Evangelization Without Saying a Word

As proud parents of five children, my wife and I are often amazed at the comments and reactions that we receive when people discover the size of our family. Many of our readers have surely experienced some of these reactions as well.

The following is a list of some of the most common remarks with some of my own remarks in parentheses.

“Are these ALL yours?”

“I don’t know how you do it.”

“You two are amazing.” (Sarcasm is usually detected with this comment)

“I can barely handle one child.”

“I wanted more but my husband got fixed.”

“We tried NFP but it didn’t work for us.” (i.e. “We don’t know what the hell we’re doing”)

“Are you done yet?”

“So how many children do you want to have?”

“Well God bless you.” (In this case God’s name is usually not invoked out of reverence)

“You’re crazy!” (If the people making these statements are ‘sane’ then call me crazy any day)

“Just what do you two do in that bedroom anyway?” (I usually respond to this type of remark by saying, “the same thing that you and your wife do, but we get results”)

“Have you two ever heard of birth control?” (For them, that means “no births and no control”.)

“Is your wife pregnant yet?”

“Don’t you two have a TV?” (I guess modern marriages consist mainly of contraceptive sex and excessive television viewing)

“Oh you must have had your kids 6 months apart!” (Some poor souls can’t even get the facts of life right!)

“And you STILL want more kids?!?!” (This usually comes every time you are seen to be having a little less than a perfect day with your kids!)

“You just want to try for a girl, right?….Your husband needs one”….or “if you get a girl THIS time will you stop?”

“These are my neighbours…they want to have SIX to EIGHT kids!” (As if this needed to be told to all who met us.)

The list goes on and on. I should point out that we do receive some positive comments and reactions. Most are usually made by our peers who share our views or by those individuals who received a Catholic education before 1968.

Sometimes I must admit that my male ego likes the attention – be it positive or negative. It is hard to stand out in this day and age. More traditional rebellious behaviours such as tattoos, piercing, tight clothing, and drugs have become mainstream. When you contrast these conformist activities with those of a large family, it is obvious who the true rebels are in this day and age. Stay married to one woman, have more than two children, attend Church on a regular basis and people treat you as if you are from another planet. The big difference between the old rebels and the new rebels, however, is that we are rebels with a cause. The cause being to pass the gospel message on to our children, and to set a living example of authentic faith so that the Church in North America can become strong once again.

Each week as I sit with my family during mass, I quickly become aware those staring eyes. I used to wonder what they were thinking. Now, I have a pretty good idea because of a recent incident at the local fast food restaurant.

It all started as the seven of us walked through the door of our local McDonald’s restaurant. I had become momentarily separated from my wife as she struggled to get our newborn daughter out of the car seat. As a result, the four older brothers and myself entered the restaurant ahead of their sister and their mother.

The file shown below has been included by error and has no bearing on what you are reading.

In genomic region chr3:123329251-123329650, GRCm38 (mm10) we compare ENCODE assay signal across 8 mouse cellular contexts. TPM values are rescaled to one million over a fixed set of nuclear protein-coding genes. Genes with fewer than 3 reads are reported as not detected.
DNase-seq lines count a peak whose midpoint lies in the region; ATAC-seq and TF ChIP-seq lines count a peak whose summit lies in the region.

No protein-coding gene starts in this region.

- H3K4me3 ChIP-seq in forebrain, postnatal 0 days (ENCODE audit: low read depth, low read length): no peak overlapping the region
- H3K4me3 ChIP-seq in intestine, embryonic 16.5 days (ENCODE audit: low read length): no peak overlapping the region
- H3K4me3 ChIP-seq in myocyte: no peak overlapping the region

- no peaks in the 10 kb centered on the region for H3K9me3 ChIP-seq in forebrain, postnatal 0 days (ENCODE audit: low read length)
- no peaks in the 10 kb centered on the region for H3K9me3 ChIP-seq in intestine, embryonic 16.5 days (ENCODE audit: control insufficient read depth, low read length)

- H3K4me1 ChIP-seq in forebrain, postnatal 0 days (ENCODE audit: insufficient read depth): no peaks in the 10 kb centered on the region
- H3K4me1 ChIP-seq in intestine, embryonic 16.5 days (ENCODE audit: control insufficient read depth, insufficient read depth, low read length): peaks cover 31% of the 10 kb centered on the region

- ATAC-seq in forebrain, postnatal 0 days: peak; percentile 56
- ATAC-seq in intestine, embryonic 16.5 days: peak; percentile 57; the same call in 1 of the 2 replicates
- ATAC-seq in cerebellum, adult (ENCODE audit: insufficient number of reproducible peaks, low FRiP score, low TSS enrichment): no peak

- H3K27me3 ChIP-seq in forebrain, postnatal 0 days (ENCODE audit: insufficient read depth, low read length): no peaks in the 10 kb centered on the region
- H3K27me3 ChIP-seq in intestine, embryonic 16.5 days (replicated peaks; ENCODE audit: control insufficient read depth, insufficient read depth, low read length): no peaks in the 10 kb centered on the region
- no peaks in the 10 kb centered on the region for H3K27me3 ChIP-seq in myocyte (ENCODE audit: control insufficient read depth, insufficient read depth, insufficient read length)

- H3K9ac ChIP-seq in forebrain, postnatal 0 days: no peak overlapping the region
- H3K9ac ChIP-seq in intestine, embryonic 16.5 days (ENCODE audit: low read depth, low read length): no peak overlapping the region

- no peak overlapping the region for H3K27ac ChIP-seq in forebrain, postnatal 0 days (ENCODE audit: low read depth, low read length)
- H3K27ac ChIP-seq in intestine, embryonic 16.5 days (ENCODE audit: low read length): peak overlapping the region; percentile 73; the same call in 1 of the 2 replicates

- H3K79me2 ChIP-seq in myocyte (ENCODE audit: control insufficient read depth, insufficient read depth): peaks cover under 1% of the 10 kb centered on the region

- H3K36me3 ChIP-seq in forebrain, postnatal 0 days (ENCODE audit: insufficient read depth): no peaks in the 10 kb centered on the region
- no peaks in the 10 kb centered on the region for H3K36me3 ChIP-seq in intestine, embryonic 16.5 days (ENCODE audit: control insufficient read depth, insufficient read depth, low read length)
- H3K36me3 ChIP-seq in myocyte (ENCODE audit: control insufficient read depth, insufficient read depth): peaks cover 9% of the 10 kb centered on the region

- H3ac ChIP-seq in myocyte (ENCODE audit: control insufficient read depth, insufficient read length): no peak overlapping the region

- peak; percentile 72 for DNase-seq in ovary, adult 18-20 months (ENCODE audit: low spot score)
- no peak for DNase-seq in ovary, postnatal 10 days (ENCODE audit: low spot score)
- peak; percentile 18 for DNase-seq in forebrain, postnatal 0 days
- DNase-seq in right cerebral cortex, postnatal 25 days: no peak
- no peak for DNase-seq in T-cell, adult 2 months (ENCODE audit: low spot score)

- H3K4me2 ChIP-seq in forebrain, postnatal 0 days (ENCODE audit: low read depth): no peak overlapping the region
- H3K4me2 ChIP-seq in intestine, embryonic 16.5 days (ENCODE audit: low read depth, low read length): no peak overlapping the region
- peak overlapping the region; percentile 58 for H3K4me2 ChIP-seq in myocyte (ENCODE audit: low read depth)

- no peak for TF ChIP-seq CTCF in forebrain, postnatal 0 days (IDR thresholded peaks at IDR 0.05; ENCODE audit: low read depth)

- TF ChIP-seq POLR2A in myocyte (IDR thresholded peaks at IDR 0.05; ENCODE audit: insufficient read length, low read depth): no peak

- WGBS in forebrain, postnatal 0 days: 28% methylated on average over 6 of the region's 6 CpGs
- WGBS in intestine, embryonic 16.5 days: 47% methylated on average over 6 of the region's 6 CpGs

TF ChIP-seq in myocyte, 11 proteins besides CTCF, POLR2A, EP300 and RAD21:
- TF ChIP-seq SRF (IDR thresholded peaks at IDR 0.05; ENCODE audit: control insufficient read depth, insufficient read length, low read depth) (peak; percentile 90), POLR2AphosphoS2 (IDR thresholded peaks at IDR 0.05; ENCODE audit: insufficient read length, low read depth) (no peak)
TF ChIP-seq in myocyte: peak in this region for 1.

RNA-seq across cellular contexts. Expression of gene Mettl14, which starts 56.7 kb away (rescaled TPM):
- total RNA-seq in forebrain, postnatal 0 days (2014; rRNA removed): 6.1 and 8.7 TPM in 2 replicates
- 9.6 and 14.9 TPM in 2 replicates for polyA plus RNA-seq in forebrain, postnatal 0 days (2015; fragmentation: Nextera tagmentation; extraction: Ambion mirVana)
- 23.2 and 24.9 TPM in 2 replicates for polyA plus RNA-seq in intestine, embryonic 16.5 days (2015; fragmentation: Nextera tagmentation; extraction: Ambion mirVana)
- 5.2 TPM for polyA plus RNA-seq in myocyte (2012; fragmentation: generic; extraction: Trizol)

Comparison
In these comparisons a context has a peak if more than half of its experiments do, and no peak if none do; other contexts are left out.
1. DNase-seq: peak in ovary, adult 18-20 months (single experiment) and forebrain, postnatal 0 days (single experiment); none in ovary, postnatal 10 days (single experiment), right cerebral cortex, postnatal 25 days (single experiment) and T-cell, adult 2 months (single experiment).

Sitting at a booth by the door was a mother, father and their two young children. As I stood holding the door open waiting for my wife and my daughter, the children and their parents gave us a big long stare. One of the boys in a very loud voice blurted out,

“Mommy, daddy look at the size of that family.”

The other boy then piped up and said, “Look there are four boys.”

At this point, the parents noticed that I was holding the door open. As my wife made her way through the door with our daughter, a look of utter shock was clearly visible on both of the parent faces. Their children then went ballistic and I heard them say,

“O my God, there are five kids.”

In order to avoid making a scene, the parents quickly moved to quiet their children down. A little embarrassed, my wife and I, along with our five children quickly moved to find the nearest booth. As I glanced back over my shoulder, I noticed that all four family members were staring at us. The most interesting part of this story is what occurred after we had sat down. My wife noticed that we had become the topic of conversation for the duration of their meal.

I like to think that maybe, just maybe we planted a seed in the minds of the parents. Wouldn’t it be something if the parents thought to themselves, “if they can have more than two children, why can’t we?” I think that a large family can reawaken a truth within people that has been smothered by the matrix of secularism. It’s as if they know what they have been doing is wrong, but it took a dose of the truth to wake them up.

The future is truly in the hands of large families. As the birth rates in North America and other developed countries continue to drop, children from large families will fill the gaps left by the families that chose voluntary extinction.

The comments and attention outlined above serve to remind my wife and I just how blessed we are. We are also reminded that maybe our children will grow to share our pro-life views and hopefully fill the twilight of our existence with numerous grandchildren. What the secular society fails to understand is that love never divides – it multiplies.

Chris Beneteau
November 6, 2003

Editor’s Note: Chris and his wife now have eight kids.  That’s bad news for the future of social liberalism. 

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